Start with something fun
I've seen teachers try to go immediately into scales, theory, technique, drills and anything else you can think of. Guess what? People respond the best to something that's instantly rewarding, and those certainly aren't. Pick a simple song that you're inspired to play. It can't be hard and you have to like it. There are plenty of good songs like that. If you have a friend who can play, ask them to learn it and show it to you. It may be 3 notes. It may be something that slides up and down a few spots on the neck. It doesn't matter. The most important thing is to have a few easy fun things that you can play right away. If you don't have a friend that can show you, listen to the song several times and experiment plucking notes out that sound about right. That's what people refer to as "playing by ear." You should be able to pick up the song fairly quickly. This is the first thing you should play and you'll be able to play it for yourself your very first day! From now on, any time you try to learn something that's a little too hard and you get frustrated, just come back to one of these songs for a few minutes to relax. You'll be glad you did.
Build your muscle memory
From this point on there are several ways to improve your skills, but no matter what, the key is going to be lots of practice! The more time you put into it, the better you will get, period. I was so into it when I started that I played about 3 hours per day for about 6 months solid. I went from being able to play almost nothing to being able to play 99% of Primus songs very well, which, even if you're not into Primus, is quite an achievement for a bass guitar player.
I picked two methods of getting better. One was to take a few bands that had very challenging basslines and make myself learn them and the other was to practice a few different finger agility techniques daily. I found both of these methods to be very complimenting to each other and important to developing my skills. Picking difficult songs is fairly straightforward, but often times even figuring out what they're doing, much less replicating it yourself seems near impossible. I found that reading through tablatures online, buying tab books and especially videos of them performing is extremely helpful. Finger techniques are much more established.
One of the best drills I learned is what I call a four finger walk up the neck. The way to do it is to start with your first finger on fret 1, second on fret 2, third on fret 3 and fourth on fret 4. You play each fret with the respective finger, then slide the whole position up on fret and repeat. Your right hand technique can be single-finger plucking when you're just getting started or you can alternate with your pointer finger and middle finger when you're getting more comfortable. This is the preferred way to play faster. You repeat this until you're up to the 12th fret, then reverse the exercise to take it back down to the 1st fret. This exercise not only builds muscle memory and dexterity, but also is the most helpful one I've found in developing tight coordination between your hands.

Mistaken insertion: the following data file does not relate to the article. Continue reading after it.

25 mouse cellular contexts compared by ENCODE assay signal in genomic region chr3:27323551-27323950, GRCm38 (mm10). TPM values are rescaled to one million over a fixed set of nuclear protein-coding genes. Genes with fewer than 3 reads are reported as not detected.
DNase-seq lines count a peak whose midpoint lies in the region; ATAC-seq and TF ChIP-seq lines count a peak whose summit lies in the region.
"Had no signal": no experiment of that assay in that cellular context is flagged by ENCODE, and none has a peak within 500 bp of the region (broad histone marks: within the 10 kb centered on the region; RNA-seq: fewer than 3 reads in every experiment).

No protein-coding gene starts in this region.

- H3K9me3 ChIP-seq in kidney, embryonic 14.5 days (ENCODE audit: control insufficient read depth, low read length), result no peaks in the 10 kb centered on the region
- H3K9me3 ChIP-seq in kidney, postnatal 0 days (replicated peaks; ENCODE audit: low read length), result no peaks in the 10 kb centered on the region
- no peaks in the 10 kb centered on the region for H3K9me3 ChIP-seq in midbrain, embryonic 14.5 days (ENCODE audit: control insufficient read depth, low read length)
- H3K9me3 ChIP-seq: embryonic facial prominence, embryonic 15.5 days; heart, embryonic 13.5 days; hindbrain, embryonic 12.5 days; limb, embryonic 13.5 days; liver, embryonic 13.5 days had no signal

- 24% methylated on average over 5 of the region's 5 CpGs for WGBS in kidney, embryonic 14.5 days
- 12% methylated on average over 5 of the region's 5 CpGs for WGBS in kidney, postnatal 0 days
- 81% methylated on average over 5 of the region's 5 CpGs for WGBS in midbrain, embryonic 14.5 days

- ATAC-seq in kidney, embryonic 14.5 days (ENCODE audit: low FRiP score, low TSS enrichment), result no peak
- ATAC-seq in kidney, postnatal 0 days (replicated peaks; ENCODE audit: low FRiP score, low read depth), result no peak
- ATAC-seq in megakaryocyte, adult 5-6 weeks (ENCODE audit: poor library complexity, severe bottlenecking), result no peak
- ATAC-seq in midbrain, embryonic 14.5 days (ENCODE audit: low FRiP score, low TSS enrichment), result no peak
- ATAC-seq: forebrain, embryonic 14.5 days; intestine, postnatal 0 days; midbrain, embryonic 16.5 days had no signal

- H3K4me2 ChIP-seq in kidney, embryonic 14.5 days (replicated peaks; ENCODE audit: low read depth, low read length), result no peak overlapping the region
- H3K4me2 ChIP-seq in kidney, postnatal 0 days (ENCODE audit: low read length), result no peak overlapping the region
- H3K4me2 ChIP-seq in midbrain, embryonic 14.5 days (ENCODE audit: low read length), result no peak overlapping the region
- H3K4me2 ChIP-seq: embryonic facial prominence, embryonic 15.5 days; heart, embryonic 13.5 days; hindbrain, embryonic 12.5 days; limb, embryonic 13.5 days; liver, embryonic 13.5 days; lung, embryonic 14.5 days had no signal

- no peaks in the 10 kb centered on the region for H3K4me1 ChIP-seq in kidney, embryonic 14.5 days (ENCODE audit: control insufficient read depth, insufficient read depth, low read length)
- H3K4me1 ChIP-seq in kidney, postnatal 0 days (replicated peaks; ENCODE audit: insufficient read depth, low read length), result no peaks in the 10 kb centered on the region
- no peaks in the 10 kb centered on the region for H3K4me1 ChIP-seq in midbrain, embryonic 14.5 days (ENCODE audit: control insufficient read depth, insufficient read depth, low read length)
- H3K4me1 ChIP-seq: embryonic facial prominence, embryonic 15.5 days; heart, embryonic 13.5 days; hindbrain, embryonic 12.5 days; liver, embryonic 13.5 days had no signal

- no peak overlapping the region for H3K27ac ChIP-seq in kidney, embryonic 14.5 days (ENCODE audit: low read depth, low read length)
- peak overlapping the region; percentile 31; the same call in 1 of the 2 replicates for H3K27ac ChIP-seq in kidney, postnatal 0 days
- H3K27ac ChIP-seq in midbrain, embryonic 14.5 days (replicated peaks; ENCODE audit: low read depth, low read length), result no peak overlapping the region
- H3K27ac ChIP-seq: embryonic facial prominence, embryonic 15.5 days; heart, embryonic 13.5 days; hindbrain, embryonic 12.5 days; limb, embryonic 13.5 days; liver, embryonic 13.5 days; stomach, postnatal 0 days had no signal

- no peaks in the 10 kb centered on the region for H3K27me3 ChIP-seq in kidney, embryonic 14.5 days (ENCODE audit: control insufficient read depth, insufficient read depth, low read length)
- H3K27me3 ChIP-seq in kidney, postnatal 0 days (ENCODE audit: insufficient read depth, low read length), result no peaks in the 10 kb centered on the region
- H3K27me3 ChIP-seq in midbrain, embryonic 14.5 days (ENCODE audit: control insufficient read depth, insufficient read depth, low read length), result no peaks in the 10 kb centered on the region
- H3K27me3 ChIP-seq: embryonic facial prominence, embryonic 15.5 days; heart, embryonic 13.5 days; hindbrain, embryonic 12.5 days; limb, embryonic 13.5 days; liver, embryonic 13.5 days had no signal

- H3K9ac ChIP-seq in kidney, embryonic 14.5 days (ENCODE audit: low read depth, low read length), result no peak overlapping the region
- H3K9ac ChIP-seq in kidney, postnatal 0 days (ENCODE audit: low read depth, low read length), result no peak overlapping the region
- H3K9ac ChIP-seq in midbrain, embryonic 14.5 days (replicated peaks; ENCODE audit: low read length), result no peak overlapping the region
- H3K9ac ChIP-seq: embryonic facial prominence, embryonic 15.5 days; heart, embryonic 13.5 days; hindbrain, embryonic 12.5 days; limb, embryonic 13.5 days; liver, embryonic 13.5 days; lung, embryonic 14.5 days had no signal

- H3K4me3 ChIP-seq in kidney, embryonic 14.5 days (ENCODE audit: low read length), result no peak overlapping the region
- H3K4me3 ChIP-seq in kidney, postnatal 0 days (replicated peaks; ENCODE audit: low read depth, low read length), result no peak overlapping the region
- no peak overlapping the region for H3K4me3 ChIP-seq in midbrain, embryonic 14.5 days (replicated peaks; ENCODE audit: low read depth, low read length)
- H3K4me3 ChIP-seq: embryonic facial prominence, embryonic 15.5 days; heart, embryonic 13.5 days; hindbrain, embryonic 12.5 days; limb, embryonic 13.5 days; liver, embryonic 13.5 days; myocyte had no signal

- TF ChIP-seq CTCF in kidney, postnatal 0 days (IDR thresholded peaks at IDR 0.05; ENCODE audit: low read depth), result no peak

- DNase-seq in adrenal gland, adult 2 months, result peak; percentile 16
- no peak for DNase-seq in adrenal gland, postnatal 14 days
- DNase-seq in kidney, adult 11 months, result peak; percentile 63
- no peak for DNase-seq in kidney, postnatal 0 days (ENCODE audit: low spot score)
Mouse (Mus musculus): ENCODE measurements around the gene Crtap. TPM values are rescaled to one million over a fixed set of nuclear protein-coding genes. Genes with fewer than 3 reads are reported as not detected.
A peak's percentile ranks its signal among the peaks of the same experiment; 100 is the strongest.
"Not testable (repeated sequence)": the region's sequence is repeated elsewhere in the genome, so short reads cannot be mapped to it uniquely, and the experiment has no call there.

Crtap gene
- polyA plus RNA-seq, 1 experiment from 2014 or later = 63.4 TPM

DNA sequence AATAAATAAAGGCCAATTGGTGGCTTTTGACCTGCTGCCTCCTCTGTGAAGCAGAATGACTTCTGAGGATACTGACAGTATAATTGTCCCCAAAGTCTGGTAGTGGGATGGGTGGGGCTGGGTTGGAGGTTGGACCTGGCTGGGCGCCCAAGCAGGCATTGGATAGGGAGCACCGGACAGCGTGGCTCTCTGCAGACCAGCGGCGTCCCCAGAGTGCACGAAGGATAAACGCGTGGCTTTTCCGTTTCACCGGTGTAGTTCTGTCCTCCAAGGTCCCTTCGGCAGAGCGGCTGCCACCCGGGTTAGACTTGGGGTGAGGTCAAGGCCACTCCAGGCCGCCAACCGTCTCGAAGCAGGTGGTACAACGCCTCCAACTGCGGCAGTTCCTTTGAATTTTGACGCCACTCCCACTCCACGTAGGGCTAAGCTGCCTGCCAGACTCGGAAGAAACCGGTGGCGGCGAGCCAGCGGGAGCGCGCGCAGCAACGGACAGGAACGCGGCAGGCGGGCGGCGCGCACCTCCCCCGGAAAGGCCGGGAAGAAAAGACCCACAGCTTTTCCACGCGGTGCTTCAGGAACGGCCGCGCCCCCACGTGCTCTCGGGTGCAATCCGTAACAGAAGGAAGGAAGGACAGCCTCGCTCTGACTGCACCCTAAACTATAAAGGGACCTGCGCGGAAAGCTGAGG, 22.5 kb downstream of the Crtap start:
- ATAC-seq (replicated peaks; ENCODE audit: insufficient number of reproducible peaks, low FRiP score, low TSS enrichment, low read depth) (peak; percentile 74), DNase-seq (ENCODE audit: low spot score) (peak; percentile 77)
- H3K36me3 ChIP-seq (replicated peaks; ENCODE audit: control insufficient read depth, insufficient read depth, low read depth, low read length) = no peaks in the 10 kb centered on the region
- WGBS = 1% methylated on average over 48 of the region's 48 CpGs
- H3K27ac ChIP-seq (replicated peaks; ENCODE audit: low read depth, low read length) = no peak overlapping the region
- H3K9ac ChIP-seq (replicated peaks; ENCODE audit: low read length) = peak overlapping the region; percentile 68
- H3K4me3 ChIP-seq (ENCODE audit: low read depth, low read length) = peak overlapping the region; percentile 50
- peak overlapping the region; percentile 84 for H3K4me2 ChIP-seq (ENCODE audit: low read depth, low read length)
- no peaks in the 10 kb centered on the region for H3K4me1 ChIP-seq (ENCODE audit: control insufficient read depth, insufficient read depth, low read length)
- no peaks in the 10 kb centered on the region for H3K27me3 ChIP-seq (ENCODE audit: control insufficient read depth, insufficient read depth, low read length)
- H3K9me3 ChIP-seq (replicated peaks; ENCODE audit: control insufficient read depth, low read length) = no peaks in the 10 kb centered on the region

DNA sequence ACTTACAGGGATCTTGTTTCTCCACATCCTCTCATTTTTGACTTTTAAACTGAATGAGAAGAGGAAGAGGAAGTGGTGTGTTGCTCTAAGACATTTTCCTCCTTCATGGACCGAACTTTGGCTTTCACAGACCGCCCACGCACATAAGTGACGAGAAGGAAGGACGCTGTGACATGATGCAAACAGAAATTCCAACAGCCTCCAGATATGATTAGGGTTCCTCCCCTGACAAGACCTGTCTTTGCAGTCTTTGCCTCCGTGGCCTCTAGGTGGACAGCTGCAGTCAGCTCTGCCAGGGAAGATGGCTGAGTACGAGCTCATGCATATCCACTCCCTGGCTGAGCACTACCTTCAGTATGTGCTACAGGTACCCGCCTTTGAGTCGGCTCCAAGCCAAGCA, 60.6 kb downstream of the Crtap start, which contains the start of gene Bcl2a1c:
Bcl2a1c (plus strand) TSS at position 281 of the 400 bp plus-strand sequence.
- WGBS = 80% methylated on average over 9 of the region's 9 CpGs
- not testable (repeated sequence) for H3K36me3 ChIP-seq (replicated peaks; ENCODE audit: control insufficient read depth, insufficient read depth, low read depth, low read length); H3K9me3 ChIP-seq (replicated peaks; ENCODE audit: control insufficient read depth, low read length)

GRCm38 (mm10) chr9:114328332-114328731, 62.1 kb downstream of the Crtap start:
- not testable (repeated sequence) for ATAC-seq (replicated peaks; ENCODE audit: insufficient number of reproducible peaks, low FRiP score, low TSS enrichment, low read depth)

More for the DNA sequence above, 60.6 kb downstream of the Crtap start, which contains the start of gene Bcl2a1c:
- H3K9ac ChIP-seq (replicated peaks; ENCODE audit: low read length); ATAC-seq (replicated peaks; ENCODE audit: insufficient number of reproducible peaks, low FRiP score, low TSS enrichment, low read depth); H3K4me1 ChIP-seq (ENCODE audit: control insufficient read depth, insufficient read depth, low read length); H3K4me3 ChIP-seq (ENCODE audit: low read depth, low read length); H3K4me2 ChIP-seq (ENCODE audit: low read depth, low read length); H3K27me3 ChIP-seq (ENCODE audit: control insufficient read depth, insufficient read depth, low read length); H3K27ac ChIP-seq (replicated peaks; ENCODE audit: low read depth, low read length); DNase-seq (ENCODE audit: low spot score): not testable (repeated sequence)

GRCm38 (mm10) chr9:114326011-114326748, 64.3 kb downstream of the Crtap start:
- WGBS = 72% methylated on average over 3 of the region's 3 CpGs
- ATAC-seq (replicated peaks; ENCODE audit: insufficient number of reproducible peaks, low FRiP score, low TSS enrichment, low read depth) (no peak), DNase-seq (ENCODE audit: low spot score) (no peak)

To play slap/funk style, I just practiced hitting my thumb on the bottom string and pulling an octave on any higher string. Eventually just playing around with that, you'll start to find ways to play things that you've heard other people playing. I've found that more with slapping and popping than anything else it's all about experimentation. Get fast with the thumb, which really means get a fast twitch developed with the turn of the wrist. It takes a lot of practice, but eventually you'll get quick and will be able to make some very percussive noises with just your hands.
Beyond just mimicking
Given what I've explained so far, with enough time and practice you'll be able to mimic anyone's song. This is great until you want to start modifying or writing your own bass-lines. I'm not going to get into any music theory in this article, but I will give you a few more exercises that will help you along with this.
First you will want to learn a couple of basic scales. You should be able to find tabs for them online. The major scale is first on the list, followed by the minor. Those will cover 90% of cases. Practice just walking up and down those scales on every position on the neck (eg, start with E major, then F major, then F# major, etc..). After hitting the top, do the same all the way back down to the bottom. The first time it will take quite a while to complete this, but once you're playing faster, you should be able to do it in a minute or so. Repeat the same exercise but with the minor scale. What you're trying to do with these is memorize what the scale "feels" like to play, so that when you're given just a chord for a song, you know what notes work without having to think much about it.
After getting the straight up and down scales down, the next good exercise is alternating every other note. By this, I mean playing notes 1,3,2,4,3,5,4,6,5,7,6,8,7,9,8 in that order of the scale. Then reversing it all the way back to the bottom, moving up one half-step and repeating. Do this all the way up and all the way down the neck for all major and minor scales.
The value is in your own time and effort
What I have told you is the compilation of all lessons and teachers I have had in 13 years of playing. It's the vast majority of what is taught, and it's all things you can learn on your own just by trying. Yes, you need to know all of these things to get there quickly, however once you do know them, how good you get is really determined by how much effort you put into it. The more you put in, the more you will get out. Just remember to keep playing things you enjoy. If you're not enjoying yourself anymore, you're defeating the purpose of playing music altogether.
Wikipedia contains a good amount of general info on bass guitars here